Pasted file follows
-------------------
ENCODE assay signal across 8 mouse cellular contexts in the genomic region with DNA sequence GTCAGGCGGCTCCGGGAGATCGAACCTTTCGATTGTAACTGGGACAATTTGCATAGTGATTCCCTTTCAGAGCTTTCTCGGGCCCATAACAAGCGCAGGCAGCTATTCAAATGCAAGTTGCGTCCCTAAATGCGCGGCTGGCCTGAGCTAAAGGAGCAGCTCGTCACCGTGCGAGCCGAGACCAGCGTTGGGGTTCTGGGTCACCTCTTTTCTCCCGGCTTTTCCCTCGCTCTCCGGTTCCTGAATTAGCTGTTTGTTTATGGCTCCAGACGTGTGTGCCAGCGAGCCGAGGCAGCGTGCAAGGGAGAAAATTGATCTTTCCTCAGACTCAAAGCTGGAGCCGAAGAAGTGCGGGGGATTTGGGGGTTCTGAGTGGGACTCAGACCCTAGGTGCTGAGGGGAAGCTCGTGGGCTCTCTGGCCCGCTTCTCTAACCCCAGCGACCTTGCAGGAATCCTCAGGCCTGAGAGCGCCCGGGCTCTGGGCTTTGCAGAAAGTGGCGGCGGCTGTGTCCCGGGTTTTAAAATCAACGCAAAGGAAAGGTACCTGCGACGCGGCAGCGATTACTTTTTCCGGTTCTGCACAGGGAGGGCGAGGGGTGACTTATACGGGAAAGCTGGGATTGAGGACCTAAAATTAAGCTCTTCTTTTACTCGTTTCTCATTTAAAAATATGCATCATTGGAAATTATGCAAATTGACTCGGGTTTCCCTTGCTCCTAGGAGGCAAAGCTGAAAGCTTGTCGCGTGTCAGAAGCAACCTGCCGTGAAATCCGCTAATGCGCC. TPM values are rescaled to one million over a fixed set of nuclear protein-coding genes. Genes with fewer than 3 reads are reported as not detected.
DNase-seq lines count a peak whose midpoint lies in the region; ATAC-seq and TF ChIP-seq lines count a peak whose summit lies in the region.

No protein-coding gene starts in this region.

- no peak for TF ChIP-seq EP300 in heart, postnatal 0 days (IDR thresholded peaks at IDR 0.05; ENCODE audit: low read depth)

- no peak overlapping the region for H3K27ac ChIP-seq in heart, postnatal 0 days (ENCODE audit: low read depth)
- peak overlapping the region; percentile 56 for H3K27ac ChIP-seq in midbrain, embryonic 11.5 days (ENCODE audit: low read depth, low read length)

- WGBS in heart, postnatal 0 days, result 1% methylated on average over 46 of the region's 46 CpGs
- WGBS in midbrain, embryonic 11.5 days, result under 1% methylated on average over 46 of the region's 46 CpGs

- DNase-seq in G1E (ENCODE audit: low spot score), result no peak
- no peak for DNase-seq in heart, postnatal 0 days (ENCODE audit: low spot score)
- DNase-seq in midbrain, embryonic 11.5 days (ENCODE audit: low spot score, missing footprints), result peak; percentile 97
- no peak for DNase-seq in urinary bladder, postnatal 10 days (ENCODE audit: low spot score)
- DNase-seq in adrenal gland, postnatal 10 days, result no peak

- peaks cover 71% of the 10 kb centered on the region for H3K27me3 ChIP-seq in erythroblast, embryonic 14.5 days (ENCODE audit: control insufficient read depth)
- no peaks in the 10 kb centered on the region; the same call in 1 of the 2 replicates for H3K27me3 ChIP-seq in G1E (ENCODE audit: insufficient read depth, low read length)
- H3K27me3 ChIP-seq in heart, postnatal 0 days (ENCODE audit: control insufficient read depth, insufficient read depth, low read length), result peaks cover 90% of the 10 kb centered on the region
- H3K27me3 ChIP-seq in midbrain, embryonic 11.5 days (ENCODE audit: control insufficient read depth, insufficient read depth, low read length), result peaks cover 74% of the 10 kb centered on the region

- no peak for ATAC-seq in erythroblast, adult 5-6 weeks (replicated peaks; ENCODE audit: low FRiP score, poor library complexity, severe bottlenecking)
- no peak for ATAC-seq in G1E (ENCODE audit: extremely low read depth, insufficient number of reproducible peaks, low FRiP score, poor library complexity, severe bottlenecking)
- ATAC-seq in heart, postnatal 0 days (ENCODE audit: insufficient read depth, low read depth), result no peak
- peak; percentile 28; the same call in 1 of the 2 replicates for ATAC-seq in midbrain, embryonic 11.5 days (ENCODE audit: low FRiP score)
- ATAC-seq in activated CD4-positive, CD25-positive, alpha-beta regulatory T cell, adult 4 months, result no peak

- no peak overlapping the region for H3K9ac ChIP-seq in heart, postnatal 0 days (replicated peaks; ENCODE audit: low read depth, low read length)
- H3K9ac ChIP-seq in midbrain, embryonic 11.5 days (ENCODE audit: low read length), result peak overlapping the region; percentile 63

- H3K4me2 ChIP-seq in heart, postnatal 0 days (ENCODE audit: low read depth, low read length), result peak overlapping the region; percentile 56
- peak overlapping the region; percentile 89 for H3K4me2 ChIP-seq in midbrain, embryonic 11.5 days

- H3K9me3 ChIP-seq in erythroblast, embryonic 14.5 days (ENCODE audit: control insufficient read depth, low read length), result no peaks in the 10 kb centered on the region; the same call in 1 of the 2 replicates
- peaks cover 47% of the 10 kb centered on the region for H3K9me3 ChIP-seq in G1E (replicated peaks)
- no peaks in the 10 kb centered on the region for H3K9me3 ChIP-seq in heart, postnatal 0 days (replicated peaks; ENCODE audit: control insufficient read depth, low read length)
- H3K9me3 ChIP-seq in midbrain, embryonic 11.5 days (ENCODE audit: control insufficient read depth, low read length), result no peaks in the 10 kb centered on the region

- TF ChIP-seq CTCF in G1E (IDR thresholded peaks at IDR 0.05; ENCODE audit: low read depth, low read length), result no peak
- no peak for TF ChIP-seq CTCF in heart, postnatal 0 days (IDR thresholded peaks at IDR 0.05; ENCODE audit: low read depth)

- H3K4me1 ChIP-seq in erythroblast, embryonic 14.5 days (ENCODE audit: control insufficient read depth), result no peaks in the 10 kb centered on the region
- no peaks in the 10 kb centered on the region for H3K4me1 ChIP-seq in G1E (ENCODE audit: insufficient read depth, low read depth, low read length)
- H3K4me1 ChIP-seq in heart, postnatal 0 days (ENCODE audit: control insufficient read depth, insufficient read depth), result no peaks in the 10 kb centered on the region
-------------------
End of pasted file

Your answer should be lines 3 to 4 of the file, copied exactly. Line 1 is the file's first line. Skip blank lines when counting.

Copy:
No protein-coding gene starts in this region.

- no peak for TF ChIP-seq EP300 in heart, postnatal 0 days (IDR thresholded peaks at IDR 0.05; ENCODE audit: low read depth)